EAST RUTHERFORD, N.J. -- The New York Giants are in a rebuild. They won’t want to say it. Nobody likes that word in a league in which the current Super Bowl champions had a losing record the previous season. Admitting to a rebuild is the equivalent of flipping the bird to your paying customers for the rest of the calendar year.
However, it's hard to look at the big picture and find a better term for what the Giants are doing and what really needed to be done earlier this year. They’re 1-6, and they just traded starting cornerback Eli Apple, a 2016 first-round pick (No. 10 overall) by the previous regime who has played fairly well this season.
Defensive tackle Damon Harrison also was traded Wednesday morning to the Detroit Lions for a fifth-round pick, according to ESPN’s Adam Schefter. That further solidified to the rest of the league that a "for sale" sign is hanging on the Giants' defense. Just about anyone in East Rutherford is available for the right price.
At least, that’s the impression multiple NFL sources had Tuesday afternoon. Anybody on the Giants' defense could be had.
Apple has had his problems since joining the Giants. He was far from a building block after he was suspended and benched during a tumultuous season last year. But he’s a usable player at a premium position who has talent and value on the open market. Now he is in New Orleans in exchange for a 2019 fourth-round pick and a 2020 seventh-round selection.
Harrison played well since being signed by the Giants in the 2016 offseason, but he’s soon to be 30 years old, with a hefty contract. He wasn’t a building block.
Now it’s a question of “Who’s next?” in exchange for draft capital that will yield more promising young players.
This is much more of a statement on the current state of the Giants than on Apple or Harrison. The Giants have lost 19 of 23 games the past two seasons, and general manager Dave Gettleman is in “sell” mode, trying to turn over the roster he inherited from Jerry Reese after a massive offseason miscalculation.
The Giants tried to put a Band-Aid on their roster after a 3-13 season by primarily signing and trading for veteran pieces while recommitting to quarterback Eli Manning. We’ve seen how that has unfolded. Many of the Giants' free-agent acquisitions flopped, and they’re currently tied for the worst record in the NFL. As for their 37-year-old quarterback, he has seven touchdown passes in seven games and looks like a boxer stumbling, trying to avoid that final knockout blow. He might not make it through the 16-game season.
All of this has forced Gettleman to throw his hands in the air and concede before the bye week. It’s time for the overhaul, a full-blown rebuild after his initial approach backfired badly.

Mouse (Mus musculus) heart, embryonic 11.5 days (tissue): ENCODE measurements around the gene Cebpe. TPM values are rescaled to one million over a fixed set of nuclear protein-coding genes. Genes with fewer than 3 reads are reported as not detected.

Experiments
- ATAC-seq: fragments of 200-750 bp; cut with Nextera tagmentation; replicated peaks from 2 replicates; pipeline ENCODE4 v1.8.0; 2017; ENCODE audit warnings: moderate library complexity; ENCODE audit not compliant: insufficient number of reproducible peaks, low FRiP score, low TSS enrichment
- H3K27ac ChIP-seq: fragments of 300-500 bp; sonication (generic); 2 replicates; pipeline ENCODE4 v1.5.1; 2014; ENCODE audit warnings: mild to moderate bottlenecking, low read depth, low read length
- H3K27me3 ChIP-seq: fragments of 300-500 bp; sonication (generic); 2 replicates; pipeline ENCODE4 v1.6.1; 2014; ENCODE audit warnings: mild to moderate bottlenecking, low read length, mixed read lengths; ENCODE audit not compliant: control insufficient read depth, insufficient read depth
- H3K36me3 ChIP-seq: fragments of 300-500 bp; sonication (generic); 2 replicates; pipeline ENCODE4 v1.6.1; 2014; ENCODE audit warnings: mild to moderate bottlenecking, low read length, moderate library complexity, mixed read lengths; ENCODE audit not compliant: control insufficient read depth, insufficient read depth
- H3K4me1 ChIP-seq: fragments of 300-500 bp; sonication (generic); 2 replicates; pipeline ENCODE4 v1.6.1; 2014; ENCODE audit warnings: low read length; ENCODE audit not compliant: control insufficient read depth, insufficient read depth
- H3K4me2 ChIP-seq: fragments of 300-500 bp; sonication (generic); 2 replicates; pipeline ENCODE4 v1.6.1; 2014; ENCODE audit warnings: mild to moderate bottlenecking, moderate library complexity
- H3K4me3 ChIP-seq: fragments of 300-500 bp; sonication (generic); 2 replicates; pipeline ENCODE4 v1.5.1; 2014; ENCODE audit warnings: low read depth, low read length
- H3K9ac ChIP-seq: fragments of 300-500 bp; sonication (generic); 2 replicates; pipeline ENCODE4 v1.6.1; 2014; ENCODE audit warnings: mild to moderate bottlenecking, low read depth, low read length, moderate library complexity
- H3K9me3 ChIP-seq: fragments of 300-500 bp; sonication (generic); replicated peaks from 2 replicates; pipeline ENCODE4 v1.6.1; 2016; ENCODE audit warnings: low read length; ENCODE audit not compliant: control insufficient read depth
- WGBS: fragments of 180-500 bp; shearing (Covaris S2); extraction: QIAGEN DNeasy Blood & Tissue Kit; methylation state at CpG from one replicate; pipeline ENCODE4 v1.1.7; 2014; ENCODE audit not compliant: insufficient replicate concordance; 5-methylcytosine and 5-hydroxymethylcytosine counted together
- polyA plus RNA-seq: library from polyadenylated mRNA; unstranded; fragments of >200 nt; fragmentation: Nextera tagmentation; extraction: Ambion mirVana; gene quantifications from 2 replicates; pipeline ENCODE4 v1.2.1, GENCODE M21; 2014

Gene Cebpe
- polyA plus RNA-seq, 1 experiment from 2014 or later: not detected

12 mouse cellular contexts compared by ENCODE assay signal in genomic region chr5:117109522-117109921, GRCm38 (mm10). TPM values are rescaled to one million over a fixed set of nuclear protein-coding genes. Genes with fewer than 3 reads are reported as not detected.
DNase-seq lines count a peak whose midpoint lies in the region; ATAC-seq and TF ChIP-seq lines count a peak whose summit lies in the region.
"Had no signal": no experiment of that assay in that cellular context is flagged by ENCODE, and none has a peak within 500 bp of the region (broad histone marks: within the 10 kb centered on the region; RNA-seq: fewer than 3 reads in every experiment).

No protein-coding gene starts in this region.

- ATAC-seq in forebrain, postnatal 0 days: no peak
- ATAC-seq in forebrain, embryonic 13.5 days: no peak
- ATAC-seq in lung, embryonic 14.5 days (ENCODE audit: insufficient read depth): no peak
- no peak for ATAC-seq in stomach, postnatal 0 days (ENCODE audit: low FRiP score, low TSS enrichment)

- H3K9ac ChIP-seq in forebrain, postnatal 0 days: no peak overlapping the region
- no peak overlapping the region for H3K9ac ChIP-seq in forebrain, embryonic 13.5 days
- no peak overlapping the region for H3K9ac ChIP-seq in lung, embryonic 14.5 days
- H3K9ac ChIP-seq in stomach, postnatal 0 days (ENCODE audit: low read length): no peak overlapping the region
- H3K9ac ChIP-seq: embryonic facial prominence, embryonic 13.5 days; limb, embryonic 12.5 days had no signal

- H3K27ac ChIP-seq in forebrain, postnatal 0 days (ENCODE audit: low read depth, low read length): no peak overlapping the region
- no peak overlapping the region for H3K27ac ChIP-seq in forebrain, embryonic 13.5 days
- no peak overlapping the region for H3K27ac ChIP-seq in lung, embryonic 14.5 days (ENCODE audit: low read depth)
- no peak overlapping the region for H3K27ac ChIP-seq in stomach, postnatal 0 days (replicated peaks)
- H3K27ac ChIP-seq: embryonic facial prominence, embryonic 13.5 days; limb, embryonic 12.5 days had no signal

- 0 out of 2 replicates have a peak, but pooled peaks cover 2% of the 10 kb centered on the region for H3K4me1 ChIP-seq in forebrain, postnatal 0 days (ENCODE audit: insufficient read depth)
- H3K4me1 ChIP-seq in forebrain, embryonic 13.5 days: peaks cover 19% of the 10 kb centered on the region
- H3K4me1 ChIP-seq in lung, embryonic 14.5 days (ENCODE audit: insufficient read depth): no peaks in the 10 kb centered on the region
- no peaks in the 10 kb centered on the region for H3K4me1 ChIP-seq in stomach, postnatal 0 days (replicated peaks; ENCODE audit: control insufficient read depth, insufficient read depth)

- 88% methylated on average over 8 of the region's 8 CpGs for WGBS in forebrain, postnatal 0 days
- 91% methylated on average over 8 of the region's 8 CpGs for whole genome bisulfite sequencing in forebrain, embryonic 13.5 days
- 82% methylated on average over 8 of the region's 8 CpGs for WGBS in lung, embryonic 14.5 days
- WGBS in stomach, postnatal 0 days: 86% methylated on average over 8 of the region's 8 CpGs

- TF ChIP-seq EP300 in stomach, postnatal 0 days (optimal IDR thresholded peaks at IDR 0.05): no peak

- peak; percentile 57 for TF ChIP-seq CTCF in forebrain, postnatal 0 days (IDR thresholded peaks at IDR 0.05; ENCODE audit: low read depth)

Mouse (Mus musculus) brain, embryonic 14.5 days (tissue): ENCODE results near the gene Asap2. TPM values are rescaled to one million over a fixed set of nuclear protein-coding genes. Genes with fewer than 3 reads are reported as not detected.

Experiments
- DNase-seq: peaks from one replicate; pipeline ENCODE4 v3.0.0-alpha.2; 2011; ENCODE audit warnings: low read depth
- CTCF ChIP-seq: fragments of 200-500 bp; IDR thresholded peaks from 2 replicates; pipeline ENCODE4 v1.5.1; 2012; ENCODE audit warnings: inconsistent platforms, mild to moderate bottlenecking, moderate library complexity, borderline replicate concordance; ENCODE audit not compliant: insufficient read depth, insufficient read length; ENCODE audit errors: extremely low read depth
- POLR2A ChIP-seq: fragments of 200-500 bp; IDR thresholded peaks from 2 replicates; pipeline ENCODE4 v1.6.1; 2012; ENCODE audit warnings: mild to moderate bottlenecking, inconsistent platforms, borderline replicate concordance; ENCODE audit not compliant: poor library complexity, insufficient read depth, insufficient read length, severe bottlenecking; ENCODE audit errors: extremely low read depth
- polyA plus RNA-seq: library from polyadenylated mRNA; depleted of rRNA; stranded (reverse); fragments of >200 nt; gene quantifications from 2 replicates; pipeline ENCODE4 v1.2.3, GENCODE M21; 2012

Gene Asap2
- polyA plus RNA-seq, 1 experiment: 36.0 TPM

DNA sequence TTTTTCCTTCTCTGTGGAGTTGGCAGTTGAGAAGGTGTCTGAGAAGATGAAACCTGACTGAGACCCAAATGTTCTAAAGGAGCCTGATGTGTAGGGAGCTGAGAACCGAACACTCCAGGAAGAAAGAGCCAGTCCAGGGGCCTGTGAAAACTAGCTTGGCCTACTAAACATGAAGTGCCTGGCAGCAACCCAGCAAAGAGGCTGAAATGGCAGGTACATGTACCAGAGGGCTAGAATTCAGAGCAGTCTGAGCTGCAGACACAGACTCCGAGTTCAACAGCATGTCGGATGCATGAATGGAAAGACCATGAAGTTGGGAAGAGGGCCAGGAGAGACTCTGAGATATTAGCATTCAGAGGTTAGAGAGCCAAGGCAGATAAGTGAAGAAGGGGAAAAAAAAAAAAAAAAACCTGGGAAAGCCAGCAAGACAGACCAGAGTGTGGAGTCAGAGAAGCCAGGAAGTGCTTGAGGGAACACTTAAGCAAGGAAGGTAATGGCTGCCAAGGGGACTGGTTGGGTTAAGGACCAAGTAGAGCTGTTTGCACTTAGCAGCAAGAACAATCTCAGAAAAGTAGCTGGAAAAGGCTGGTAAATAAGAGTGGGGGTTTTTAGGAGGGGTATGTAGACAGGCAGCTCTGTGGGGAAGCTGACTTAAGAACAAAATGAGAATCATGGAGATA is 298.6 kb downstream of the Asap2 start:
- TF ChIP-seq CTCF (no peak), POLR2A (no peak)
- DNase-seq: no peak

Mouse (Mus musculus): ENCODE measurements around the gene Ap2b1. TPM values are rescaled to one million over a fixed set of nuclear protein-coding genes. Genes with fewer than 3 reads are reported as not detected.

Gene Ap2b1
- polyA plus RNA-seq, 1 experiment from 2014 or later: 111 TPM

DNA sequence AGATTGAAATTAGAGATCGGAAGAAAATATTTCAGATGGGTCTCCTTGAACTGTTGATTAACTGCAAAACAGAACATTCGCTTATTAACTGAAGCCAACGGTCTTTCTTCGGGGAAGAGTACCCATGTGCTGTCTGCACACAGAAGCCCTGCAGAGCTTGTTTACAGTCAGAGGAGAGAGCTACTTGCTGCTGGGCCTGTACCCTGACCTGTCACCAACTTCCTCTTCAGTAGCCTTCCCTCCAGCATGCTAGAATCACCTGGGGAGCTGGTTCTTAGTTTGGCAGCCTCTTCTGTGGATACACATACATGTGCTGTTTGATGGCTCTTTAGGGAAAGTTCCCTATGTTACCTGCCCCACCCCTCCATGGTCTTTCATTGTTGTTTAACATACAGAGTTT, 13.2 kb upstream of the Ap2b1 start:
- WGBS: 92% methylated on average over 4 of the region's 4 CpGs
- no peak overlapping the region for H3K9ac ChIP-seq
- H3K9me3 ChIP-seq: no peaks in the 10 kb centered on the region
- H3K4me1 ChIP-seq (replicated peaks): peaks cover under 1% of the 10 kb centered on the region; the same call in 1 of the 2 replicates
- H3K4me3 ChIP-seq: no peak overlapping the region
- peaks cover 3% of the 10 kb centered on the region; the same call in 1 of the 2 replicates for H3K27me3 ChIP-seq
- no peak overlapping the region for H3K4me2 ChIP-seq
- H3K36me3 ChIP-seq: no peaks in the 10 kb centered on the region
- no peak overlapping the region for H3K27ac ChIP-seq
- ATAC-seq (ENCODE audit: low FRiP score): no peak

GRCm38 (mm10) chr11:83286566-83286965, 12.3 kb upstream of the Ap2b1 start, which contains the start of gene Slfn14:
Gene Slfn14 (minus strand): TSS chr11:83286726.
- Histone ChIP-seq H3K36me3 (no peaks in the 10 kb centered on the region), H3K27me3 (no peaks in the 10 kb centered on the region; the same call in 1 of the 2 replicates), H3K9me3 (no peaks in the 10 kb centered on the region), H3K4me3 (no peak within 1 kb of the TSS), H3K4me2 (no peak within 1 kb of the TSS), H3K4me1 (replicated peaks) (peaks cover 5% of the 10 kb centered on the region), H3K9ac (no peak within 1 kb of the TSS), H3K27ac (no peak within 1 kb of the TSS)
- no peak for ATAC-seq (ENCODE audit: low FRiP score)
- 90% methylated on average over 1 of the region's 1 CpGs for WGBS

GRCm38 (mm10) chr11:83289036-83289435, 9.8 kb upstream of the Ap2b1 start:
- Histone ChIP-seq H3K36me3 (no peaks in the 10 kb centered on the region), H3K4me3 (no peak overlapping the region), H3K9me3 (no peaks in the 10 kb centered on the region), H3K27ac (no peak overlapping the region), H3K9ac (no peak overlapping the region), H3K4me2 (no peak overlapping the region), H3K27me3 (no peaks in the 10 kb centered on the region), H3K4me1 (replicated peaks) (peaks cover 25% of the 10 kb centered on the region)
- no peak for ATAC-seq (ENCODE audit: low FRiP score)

With the NFL’s trade deadline set for next Tuesday, teams might as well submit their best offers to the Giants. Just about any veteran with a movable contract is believed to be available. Note: That does not include star wide receiver Odell Beckham Jr., who signed an extension potentially worth $95 million this summer.
Defensive end Olivier Vernon and cornerback Janoris Jenkins are viable candidates to be dangled. Safety Landon Collins and linebacker B.J. Goodson are other names that could draw interest. For the right price, Gettleman (who is known to be aggressive) might just pull the trigger.
The goal now for the Giants is to add draft capital and shed salary for the future. They’ve already added three picks in the past two days, with more likely to come. They should land a high pick on their own, with talent being pushed out the door and nine games remaining on the schedule.
The main question is: “What do they do with their quarterback?” Manning doesn’t fit the rebuild approach and wouldn't be easily traded. At the very least, he’s likely to give way to rookie Kyle Lauletta sometime in the second half of this season.
It’s all necessary, given the current state of the franchise. The Giants' future is muddled at best. They have a bevy of weapons but no quarterback to build around for the future. That’s a pretty important missing piece, and it must be priority No. 1 this offseason. The Giants also have to rebuild their offensive line.
It isn't as if they haven’t tried to fix the line. It’s just not that easy and might need a long-term view. The previous regime spent high draft picks and signed notable free agents in an attempt to fix the problem. It didn’t work.
Gettleman spent a lot of money this offseason signing left tackle Nate Solder and guard Patrick Omameh in addition to drafting guard Will Hernandez in the second round. That was supposed to be 60 percent of the Giants’ starting offensive line solidified. It didn’t work either.
Omameh has already been benched, and Solder has experienced his ups and downs, even if he was an upgrade from Ereck Flowers, another former first-round pick recently exiled from the Giants' roster. Flowers was waived several weeks ago after beginning the season as the team’s starting right tackle.
All of this has led to a team in current and future flux. It has led to a team finally conceding to a rebuild. The Giants don’t even need to admit that it is in motion. Their results and actions do it for them.